That most dogs are cuddly and friendly, everyone already knows, right? However, some dogs have the aptitude to be working dogs. Their keen instincts and great energy help hunters search for prey.
A hunting dog is any dog that can work as a hunter and assists humans, and it usually has a keen sense of smell, a high ability to run at high speeds, and a lot of energy. Currently, there are different types of hunting dogs that vary according to the established purpose.
Is There A Difference Between A Dog And A Hunting Dog?
Morphologically, there is no differentiation between a dog and a hunting dog. Hunting dogs can also be faithful friends and companions, such as Beagle dogs, which are excellent hunters and are also considered amazing companion dogs due to their docile temperament.
What differentiates a typical dog from a hunting dog is their physical fitness and keen instincts, especially their sense of smell. And if you think that only large dogs can be hunting dogs, you are very wrong. Small dogs like dachshunds can be excellent den hunters.
Does Dog Mean Dog? Why Is It Called A Dog?
In 14th century England, the hound was the general word for domestic canines, and dog referred to a subtype similar to the modern mastiff and bulldog. In the 16th century, the dog became the available word, and the hound began to refer just to breeds used for hunting activities, such as Daschund and Afghan Hound. Around the 16th century, several mainland European languages adopted the term “dog,” usually for mastiff dogs. Currently, the word dog is designated for any type of doggy, be it work or companion.
Is Hound A Derogatory Term?
When the term hound is designated for dogs, there is no derogatory connotation, quite the contrary. It means that the dog is apt to be a hunter with characteristics different from a typical dog. Hound are dogs that help hunters to track and chase prey, and differ from other variations of hunting dogs such as gun dogs, terriers, and prey dogs, as they only chase prey. Among hounds, there are two subcategories, the hares that hunt by sight and the hounds that hunt by smell.
They received this terminology due to the ease with which these dogs hunt hares, through the high speed they can reach and excellent vision. As general characteristics, they have long legs, a deep chest to support the cardiovascular system and a thin and slender body. Check out some attributes of hare dogs:
- Whippet: a breed popularly known as greyhound, they are potent athletes and hunters due to their aerodynamic physique that allows great runs with little effort. They are the fastest dogs in the world, able to run up to 60 km/h. They have a life expectancy of 13 years, and in addition to being good sprinters, they also have a high level of cuteness. It is an amiable dog that adapts easily to new environments. However, due to its hunting instincts, it may not adapt to companion animals of other species, such as cats and birds.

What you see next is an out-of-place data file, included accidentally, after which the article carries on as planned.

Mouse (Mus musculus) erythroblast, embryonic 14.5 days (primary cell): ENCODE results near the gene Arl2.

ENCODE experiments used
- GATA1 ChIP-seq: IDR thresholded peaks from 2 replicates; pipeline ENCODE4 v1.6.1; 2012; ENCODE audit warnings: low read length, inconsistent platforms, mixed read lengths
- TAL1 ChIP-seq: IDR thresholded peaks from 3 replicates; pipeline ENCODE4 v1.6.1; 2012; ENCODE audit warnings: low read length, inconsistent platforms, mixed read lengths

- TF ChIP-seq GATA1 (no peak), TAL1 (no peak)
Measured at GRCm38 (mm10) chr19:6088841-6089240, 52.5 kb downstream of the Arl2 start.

- Greyhounds: like Whippet dogs, Greyhounds are also known for their high performance in races, being the fastest dogs among all hounds, being able to run up to 72 km/h, but they are bigger and heavier than other breeds of this subgroup. This breed has a life expectancy of 12 years and is easy to train, as it is brilliant.
Hounds And Sniffer Dogs
The sixth group of the American Kennel Club’s canine breeds classification brings together hounds and sniffer dogs. These dogs have exceptional physical endurance, an unparalleled sense of smell, and the ability to chase.
Hounds – Dogs of this subgroup are excellent sniffers and can sense the presence of prey from afar. Some even manage to smell it after days that the prey has passed through the place. More than any other dog, hounds preserved the instinct for collective work, that is, in packs, typical, even today, of many wild canids. While other breeds emphasize individuality, often to the detriment of their gregarious instincts, hounds and sniffers have manifested specific psychic conditions that make it easier for them to live among their peers. Many of this group’s breeds became capable of performing other functions over time. The Bloodhound, for example, is used successfully as a police dog, while other breeds of this group, such as the Beagle and the Basset Hound, are considered wonderful companion dogs. Check out some of the races that belong to this group:
- American Foxhound: dogs of this breed are originally from the United States and are known as fox hunters, but they are also used in wild boar hunting. They are light and fast dogs, and their sense of smell is considered the best among hounds. They have a life expectancy of 12 years, and they are very active dogs that need to spend energy.
- Beagle: they are dogs originating in the United Kingdom, of medium size, and similar in appearance to American Foxhound dogs, but with smaller legs and more elongated ears. They have a life expectancy of 16 years, are incredibly docile, and adapt quickly to other environments. Due to their very keen sense of smell, in addition to hunting, they are used as sniffers at airports to detect drugs and illicit substances.
- The Basset Hound: is a typical sniffer dog, originally bred to hunt rabbits and hares. Of singular appearance, the Basset Hound is a strong dog of short stature short legs, with long drooping ears. The Basset Hound was bred in France during the Middle Ages, supposedly by monks, to hunt hares and rabbits in terrains with dense cover and brutal penetration. These dogs were supposed to be excellent trackers, able to keep their noses close to the ground to chase their prey by scent.
When the term is designated for humans, it does have a derogatory connotation, as it is said when a man pursues women being promiscuous or when a person is mean.